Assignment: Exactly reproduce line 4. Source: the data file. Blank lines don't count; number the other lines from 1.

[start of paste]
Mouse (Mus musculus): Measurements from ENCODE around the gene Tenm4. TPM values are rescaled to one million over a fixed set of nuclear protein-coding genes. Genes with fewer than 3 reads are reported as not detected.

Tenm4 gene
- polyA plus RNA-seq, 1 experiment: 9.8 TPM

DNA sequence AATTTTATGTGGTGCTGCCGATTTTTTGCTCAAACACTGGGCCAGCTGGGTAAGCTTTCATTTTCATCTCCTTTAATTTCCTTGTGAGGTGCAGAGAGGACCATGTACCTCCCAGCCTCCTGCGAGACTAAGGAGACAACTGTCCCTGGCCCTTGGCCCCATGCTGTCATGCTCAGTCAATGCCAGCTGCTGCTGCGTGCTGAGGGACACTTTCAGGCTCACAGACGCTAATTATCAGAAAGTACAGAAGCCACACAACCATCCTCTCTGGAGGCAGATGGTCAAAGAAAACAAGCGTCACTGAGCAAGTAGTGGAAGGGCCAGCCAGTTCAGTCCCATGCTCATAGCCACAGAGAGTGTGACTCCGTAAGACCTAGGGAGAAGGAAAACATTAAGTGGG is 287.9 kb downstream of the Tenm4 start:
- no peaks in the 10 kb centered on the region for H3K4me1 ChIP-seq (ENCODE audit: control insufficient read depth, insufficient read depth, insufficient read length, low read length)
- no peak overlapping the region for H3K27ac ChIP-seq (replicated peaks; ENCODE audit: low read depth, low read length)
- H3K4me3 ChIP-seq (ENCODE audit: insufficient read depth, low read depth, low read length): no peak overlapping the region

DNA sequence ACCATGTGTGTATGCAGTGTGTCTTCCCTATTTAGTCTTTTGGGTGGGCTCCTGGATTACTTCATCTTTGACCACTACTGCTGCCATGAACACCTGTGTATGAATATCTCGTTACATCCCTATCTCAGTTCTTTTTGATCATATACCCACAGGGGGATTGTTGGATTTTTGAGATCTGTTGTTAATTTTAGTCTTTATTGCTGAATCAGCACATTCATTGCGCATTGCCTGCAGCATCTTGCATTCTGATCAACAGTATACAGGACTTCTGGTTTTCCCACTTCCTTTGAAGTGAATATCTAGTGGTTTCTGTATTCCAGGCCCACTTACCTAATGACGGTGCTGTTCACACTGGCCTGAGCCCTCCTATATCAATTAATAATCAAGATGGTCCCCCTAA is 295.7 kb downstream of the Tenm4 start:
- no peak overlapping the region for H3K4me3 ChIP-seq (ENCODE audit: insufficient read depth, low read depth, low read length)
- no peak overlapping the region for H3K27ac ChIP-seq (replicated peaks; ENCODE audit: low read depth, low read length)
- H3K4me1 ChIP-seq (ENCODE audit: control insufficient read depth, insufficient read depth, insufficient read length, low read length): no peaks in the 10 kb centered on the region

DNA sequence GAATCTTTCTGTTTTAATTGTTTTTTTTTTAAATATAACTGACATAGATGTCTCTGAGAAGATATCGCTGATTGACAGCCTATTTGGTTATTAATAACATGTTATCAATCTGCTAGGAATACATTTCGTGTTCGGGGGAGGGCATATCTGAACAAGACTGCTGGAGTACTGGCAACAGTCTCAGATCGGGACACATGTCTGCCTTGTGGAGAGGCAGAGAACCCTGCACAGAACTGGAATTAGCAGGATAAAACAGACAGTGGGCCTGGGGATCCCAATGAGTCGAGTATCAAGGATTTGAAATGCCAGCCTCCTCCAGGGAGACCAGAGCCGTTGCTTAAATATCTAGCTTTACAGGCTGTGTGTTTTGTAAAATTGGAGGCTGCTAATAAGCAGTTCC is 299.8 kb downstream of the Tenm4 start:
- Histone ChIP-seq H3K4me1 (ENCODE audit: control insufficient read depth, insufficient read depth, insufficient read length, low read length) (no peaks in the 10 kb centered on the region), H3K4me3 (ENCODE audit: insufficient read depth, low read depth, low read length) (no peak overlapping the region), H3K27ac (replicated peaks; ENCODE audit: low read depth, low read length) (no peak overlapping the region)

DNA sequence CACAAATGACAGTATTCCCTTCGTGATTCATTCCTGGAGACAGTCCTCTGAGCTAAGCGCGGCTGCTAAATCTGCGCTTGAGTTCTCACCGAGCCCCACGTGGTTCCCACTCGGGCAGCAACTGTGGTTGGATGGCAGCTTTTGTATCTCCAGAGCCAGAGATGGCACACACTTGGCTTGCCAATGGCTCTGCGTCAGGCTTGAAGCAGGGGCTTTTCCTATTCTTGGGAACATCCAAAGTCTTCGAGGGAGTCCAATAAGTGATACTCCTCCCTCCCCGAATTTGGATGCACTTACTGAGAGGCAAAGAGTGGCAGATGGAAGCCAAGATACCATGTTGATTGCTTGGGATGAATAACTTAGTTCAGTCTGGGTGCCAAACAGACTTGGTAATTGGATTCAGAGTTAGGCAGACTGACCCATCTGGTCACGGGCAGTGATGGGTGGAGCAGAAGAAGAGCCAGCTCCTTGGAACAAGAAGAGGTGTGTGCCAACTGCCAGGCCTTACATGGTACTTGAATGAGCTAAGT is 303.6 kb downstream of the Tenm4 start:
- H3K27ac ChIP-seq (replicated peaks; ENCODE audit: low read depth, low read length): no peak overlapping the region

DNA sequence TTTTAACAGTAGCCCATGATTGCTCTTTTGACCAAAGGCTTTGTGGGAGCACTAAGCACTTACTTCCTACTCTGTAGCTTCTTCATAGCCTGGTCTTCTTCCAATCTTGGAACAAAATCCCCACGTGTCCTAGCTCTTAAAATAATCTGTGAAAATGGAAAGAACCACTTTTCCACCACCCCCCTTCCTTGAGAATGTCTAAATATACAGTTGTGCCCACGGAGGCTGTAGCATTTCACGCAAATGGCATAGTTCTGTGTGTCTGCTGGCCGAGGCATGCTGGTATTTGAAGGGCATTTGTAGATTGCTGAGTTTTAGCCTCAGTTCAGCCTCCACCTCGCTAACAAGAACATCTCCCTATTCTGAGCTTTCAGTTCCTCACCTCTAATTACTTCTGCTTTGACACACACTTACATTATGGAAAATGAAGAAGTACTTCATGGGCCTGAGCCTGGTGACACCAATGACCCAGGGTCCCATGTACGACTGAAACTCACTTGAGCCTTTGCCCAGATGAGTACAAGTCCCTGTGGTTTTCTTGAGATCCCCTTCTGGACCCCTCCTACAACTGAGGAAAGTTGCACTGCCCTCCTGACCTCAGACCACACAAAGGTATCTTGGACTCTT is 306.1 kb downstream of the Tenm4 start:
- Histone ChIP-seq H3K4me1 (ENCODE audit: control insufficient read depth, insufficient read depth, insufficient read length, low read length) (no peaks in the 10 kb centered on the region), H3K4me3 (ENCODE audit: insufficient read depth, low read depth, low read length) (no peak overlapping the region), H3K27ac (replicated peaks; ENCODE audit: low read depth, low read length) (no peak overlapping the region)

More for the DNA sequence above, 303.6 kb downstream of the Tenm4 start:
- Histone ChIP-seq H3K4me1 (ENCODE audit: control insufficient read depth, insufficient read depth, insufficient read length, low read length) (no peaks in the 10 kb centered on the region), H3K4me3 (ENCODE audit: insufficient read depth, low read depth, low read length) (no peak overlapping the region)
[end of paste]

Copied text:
DNA sequence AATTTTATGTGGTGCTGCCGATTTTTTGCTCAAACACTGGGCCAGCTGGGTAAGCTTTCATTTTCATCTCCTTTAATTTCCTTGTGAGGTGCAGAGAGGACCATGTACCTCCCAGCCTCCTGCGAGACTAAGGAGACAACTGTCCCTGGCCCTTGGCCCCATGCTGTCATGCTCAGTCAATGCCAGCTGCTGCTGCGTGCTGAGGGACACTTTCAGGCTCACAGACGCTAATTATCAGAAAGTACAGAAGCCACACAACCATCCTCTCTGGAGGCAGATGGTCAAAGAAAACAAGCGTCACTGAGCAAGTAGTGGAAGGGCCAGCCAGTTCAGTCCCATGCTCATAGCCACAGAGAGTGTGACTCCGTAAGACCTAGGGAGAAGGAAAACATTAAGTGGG is 287.9 kb downstream of the Tenm4 start: